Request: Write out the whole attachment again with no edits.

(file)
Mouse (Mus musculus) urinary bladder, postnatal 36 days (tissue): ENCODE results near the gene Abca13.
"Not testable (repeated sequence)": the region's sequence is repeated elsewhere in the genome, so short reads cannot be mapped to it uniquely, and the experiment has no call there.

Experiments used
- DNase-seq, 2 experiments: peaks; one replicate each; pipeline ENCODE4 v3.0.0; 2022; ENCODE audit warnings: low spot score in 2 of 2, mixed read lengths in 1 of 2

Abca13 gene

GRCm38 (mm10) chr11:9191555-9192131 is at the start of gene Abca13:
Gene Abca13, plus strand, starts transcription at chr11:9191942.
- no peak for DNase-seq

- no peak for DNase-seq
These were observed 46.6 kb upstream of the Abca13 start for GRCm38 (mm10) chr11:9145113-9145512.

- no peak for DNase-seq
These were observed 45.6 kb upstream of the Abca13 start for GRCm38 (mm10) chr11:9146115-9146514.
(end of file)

Mouse (Mus musculus) urinary bladder, postnatal 36 days (tissue): ENCODE results near the gene Abca13.
"Not testable (repeated sequence)": the region's sequence is repeated elsewhere in the genome, so short reads cannot be mapped to it uniquely, and the experiment has no call there.

Experiments used
- DNase-seq, 2 experiments: peaks; one replicate each; pipeline ENCODE4 v3.0.0; 2022; ENCODE audit warnings: low spot score in 2 of 2, mixed read lengths in 1 of 2

Abca13 gene

GRCm38 (mm10) chr11:9191555-9192131 is at the start of gene Abca13:
Gene Abca13, plus strand, starts transcription at chr11:9191942.
- no peak for DNase-seq

- no peak for DNase-seq
These were observed 46.6 kb upstream of the Abca13 start for GRCm38 (mm10) chr11:9145113-9145512.

- no peak for DNase-seq
These were observed 45.6 kb upstream of the Abca13 start for GRCm38 (mm10) chr11:9146115-9146514.